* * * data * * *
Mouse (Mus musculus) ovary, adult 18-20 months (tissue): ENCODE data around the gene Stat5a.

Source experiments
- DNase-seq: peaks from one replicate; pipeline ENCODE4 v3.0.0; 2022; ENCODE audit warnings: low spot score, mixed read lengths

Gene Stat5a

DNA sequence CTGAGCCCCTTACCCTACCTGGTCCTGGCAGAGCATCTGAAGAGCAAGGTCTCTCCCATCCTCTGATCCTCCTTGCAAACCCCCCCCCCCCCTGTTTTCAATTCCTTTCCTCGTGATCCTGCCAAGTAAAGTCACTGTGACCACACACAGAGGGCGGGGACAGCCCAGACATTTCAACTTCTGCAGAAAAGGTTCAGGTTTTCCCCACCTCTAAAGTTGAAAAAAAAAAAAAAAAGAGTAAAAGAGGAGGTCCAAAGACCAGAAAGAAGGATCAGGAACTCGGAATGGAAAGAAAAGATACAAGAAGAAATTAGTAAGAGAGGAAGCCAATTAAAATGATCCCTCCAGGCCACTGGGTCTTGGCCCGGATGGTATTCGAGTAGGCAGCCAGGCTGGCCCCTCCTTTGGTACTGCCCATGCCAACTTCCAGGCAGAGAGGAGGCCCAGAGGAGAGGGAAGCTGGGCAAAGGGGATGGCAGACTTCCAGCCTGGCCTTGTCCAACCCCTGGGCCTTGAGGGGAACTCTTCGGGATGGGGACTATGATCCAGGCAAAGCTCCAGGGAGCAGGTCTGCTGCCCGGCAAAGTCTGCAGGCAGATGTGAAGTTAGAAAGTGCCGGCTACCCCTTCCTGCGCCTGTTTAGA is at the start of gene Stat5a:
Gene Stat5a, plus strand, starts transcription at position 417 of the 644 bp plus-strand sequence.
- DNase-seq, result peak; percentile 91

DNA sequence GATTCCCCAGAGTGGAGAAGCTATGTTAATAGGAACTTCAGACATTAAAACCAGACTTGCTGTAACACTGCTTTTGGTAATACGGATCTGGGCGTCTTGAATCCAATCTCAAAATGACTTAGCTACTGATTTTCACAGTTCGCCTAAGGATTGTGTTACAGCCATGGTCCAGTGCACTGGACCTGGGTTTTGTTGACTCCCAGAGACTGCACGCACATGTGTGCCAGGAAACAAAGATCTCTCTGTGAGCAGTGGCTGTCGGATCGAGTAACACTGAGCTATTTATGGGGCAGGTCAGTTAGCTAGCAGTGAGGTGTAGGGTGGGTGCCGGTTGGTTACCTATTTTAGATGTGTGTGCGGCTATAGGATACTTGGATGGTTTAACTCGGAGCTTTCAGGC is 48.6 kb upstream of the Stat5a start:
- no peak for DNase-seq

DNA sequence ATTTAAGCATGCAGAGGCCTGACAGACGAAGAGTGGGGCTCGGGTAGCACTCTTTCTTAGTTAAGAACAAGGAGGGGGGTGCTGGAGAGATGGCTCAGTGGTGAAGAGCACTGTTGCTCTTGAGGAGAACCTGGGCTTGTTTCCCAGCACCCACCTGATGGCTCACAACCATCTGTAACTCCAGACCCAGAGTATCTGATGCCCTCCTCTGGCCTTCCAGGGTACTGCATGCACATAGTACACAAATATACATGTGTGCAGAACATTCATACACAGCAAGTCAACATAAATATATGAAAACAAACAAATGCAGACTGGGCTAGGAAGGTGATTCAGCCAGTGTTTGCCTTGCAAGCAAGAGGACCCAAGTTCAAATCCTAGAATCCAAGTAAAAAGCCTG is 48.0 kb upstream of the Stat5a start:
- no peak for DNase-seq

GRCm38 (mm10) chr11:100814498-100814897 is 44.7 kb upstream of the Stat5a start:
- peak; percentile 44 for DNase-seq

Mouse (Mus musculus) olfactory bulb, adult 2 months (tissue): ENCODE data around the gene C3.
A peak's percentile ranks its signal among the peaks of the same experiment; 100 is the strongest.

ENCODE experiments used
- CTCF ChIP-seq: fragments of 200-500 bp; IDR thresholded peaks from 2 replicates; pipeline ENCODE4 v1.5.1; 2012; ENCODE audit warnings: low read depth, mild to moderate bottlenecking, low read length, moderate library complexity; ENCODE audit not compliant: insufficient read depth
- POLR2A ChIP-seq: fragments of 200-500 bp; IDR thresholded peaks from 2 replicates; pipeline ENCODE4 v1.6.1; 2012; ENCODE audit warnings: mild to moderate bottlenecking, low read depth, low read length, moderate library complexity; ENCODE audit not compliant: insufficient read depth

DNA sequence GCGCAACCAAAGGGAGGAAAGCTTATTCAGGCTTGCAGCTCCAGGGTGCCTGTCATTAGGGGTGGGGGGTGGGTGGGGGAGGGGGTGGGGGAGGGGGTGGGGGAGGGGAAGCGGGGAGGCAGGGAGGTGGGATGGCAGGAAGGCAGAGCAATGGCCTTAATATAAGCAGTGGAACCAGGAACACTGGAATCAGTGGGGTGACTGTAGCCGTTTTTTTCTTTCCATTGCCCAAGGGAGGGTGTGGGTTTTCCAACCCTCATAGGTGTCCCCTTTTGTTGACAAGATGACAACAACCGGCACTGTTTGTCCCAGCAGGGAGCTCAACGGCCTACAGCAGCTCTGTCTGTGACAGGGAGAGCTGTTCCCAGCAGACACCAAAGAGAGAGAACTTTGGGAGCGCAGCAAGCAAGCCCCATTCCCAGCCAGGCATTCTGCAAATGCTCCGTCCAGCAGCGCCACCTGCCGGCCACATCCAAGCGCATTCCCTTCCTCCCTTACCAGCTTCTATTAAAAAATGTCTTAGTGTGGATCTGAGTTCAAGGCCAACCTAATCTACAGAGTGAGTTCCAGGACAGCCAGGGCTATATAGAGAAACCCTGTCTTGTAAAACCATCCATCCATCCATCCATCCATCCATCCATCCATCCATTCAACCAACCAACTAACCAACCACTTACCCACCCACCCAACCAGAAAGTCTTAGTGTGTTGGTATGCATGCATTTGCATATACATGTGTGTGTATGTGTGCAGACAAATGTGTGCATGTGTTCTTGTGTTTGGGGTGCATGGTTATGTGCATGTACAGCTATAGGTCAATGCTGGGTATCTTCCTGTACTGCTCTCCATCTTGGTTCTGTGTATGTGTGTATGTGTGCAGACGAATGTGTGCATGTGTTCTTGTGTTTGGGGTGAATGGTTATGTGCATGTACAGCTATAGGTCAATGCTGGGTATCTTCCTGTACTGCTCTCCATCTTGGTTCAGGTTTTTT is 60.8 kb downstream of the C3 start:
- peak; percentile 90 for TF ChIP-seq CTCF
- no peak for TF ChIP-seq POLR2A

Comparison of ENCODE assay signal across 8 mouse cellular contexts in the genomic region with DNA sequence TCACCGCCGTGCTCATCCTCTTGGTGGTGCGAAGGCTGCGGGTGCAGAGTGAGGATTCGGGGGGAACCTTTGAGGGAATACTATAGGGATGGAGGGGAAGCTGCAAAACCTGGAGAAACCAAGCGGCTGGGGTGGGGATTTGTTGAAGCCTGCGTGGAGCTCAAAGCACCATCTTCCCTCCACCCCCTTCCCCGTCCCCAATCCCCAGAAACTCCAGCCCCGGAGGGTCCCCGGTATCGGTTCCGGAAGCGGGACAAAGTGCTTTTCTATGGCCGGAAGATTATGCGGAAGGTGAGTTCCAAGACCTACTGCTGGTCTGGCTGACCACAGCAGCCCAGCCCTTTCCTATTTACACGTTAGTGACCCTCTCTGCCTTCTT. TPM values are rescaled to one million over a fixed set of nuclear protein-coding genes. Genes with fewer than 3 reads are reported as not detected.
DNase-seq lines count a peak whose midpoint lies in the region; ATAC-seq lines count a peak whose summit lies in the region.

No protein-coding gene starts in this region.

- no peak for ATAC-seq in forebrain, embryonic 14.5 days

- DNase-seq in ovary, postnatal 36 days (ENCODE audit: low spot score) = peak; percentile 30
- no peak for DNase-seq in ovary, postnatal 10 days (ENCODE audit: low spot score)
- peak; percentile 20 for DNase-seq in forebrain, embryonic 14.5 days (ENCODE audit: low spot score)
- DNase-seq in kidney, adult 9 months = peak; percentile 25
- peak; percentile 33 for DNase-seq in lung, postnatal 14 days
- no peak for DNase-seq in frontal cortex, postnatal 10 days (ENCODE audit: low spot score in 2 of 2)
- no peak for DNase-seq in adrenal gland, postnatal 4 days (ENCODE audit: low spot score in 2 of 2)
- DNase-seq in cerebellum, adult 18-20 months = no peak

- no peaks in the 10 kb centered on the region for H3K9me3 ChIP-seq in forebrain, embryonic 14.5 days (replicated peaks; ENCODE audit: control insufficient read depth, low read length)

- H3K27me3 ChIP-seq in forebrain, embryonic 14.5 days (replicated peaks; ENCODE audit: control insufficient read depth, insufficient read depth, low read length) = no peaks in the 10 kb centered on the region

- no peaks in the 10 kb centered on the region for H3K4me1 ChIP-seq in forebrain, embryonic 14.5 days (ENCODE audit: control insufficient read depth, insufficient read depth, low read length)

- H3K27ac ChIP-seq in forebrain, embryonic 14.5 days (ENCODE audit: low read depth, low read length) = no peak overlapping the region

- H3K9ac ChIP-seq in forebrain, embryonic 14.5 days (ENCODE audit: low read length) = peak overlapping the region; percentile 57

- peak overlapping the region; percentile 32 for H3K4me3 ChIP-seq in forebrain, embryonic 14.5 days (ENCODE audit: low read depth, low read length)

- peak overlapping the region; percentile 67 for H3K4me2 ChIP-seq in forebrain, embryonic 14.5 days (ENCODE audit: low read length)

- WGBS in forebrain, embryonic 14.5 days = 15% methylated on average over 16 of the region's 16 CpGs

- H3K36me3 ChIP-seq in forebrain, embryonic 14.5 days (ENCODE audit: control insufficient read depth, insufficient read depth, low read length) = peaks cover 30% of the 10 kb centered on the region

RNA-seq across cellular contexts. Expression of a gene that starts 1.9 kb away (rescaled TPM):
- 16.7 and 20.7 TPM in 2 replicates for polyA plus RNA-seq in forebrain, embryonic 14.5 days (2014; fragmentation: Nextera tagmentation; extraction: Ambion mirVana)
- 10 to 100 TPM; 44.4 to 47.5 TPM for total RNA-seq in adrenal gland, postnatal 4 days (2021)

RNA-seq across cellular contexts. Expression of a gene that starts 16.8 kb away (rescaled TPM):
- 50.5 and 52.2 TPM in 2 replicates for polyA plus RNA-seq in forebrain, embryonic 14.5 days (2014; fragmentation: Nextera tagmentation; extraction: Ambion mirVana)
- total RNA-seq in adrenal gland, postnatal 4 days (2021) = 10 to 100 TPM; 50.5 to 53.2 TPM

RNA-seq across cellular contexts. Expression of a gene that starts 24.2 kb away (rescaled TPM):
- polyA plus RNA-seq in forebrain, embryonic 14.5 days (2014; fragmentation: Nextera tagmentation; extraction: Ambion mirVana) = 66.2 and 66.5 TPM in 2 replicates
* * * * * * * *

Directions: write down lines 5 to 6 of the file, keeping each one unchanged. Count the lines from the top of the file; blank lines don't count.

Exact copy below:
DNA sequence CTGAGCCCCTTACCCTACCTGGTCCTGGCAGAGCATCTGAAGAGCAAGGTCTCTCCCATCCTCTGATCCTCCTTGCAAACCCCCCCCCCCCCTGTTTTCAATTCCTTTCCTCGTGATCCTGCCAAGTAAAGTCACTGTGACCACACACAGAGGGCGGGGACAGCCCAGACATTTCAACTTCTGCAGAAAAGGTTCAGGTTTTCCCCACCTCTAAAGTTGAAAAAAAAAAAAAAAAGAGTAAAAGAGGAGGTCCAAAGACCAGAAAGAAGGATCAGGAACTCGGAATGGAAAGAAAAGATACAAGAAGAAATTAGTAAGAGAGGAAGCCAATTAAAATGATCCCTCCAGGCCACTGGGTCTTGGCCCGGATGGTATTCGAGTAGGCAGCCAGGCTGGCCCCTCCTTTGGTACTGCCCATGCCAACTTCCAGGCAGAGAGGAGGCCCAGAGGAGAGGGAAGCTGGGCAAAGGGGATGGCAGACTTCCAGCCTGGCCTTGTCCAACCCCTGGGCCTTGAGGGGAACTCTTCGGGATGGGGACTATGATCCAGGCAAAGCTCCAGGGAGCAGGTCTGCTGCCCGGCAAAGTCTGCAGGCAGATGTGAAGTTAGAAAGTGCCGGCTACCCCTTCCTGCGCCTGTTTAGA is at the start of gene Stat5a:
Gene Stat5a, plus strand, starts transcription at position 417 of the 644 bp plus-strand sequence.